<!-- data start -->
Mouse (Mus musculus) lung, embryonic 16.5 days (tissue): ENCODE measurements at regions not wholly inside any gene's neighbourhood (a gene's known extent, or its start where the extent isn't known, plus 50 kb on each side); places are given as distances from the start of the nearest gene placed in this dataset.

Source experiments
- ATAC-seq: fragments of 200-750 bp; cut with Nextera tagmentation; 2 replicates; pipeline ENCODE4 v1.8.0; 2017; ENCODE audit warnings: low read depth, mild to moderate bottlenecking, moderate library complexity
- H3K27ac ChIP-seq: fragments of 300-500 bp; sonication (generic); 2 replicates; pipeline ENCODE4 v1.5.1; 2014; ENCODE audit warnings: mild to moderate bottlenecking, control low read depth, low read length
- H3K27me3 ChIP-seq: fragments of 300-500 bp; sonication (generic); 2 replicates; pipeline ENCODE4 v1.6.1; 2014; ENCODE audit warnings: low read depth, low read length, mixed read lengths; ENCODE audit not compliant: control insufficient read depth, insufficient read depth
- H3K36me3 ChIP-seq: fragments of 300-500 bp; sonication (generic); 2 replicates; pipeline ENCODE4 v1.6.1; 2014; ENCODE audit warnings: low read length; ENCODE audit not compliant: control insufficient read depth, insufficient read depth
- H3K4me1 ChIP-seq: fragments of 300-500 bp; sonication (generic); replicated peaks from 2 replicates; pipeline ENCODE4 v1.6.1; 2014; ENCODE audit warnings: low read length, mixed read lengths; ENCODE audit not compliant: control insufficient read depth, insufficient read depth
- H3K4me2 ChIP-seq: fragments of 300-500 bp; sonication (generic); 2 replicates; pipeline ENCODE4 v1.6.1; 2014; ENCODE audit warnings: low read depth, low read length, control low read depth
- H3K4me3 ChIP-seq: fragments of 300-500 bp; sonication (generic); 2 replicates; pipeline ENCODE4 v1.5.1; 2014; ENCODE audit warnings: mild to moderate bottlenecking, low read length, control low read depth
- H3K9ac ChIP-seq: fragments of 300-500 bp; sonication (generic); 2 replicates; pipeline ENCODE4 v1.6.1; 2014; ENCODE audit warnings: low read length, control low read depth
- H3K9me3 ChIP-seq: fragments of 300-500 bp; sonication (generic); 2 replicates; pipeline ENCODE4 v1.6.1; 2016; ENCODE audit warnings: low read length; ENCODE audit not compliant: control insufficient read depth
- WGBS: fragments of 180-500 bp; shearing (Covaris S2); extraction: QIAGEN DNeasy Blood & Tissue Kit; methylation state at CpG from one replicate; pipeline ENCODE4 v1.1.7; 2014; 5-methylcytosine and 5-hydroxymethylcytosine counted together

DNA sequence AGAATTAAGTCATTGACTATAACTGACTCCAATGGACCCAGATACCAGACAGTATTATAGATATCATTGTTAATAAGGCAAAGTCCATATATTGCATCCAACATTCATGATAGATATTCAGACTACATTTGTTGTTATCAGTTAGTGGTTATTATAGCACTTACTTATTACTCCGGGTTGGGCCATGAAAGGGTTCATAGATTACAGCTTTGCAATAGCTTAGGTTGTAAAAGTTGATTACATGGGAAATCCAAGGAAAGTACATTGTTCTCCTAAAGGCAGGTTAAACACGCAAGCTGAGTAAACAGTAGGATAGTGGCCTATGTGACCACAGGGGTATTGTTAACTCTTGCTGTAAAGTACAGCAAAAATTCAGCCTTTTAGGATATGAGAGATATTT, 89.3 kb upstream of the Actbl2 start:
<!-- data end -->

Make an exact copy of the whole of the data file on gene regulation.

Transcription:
Mouse (Mus musculus) lung, embryonic 16.5 days (tissue): ENCODE measurements at regions not wholly inside any gene's neighbourhood (a gene's known extent, or its start where the extent isn't known, plus 50 kb on each side); places are given as distances from the start of the nearest gene placed in this dataset.

Source experiments
- ATAC-seq: fragments of 200-750 bp; cut with Nextera tagmentation; 2 replicates; pipeline ENCODE4 v1.8.0; 2017; ENCODE audit warnings: low read depth, mild to moderate bottlenecking, moderate library complexity
- H3K27ac ChIP-seq: fragments of 300-500 bp; sonication (generic); 2 replicates; pipeline ENCODE4 v1.5.1; 2014; ENCODE audit warnings: mild to moderate bottlenecking, control low read depth, low read length
- H3K27me3 ChIP-seq: fragments of 300-500 bp; sonication (generic); 2 replicates; pipeline ENCODE4 v1.6.1; 2014; ENCODE audit warnings: low read depth, low read length, mixed read lengths; ENCODE audit not compliant: control insufficient read depth, insufficient read depth
- H3K36me3 ChIP-seq: fragments of 300-500 bp; sonication (generic); 2 replicates; pipeline ENCODE4 v1.6.1; 2014; ENCODE audit warnings: low read length; ENCODE audit not compliant: control insufficient read depth, insufficient read depth
- H3K4me1 ChIP-seq: fragments of 300-500 bp; sonication (generic); replicated peaks from 2 replicates; pipeline ENCODE4 v1.6.1; 2014; ENCODE audit warnings: low read length, mixed read lengths; ENCODE audit not compliant: control insufficient read depth, insufficient read depth
- H3K4me2 ChIP-seq: fragments of 300-500 bp; sonication (generic); 2 replicates; pipeline ENCODE4 v1.6.1; 2014; ENCODE audit warnings: low read depth, low read length, control low read depth
- H3K4me3 ChIP-seq: fragments of 300-500 bp; sonication (generic); 2 replicates; pipeline ENCODE4 v1.5.1; 2014; ENCODE audit warnings: mild to moderate bottlenecking, low read length, control low read depth
- H3K9ac ChIP-seq: fragments of 300-500 bp; sonication (generic); 2 replicates; pipeline ENCODE4 v1.6.1; 2014; ENCODE audit warnings: low read length, control low read depth
- H3K9me3 ChIP-seq: fragments of 300-500 bp; sonication (generic); 2 replicates; pipeline ENCODE4 v1.6.1; 2016; ENCODE audit warnings: low read length; ENCODE audit not compliant: control insufficient read depth
- WGBS: fragments of 180-500 bp; shearing (Covaris S2); extraction: QIAGEN DNeasy Blood & Tissue Kit; methylation state at CpG from one replicate; pipeline ENCODE4 v1.1.7; 2014; 5-methylcytosine and 5-hydroxymethylcytosine counted together

DNA sequence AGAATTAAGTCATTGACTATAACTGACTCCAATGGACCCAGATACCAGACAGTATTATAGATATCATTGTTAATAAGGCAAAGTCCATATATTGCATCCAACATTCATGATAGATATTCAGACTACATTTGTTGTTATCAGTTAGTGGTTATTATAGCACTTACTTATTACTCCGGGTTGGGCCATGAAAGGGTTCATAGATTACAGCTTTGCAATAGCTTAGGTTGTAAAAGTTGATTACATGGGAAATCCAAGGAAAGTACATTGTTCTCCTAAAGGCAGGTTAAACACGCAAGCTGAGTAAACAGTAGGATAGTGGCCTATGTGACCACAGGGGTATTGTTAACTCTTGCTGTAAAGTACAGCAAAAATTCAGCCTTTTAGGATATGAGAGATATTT, 89.3 kb upstream of the Actbl2 start: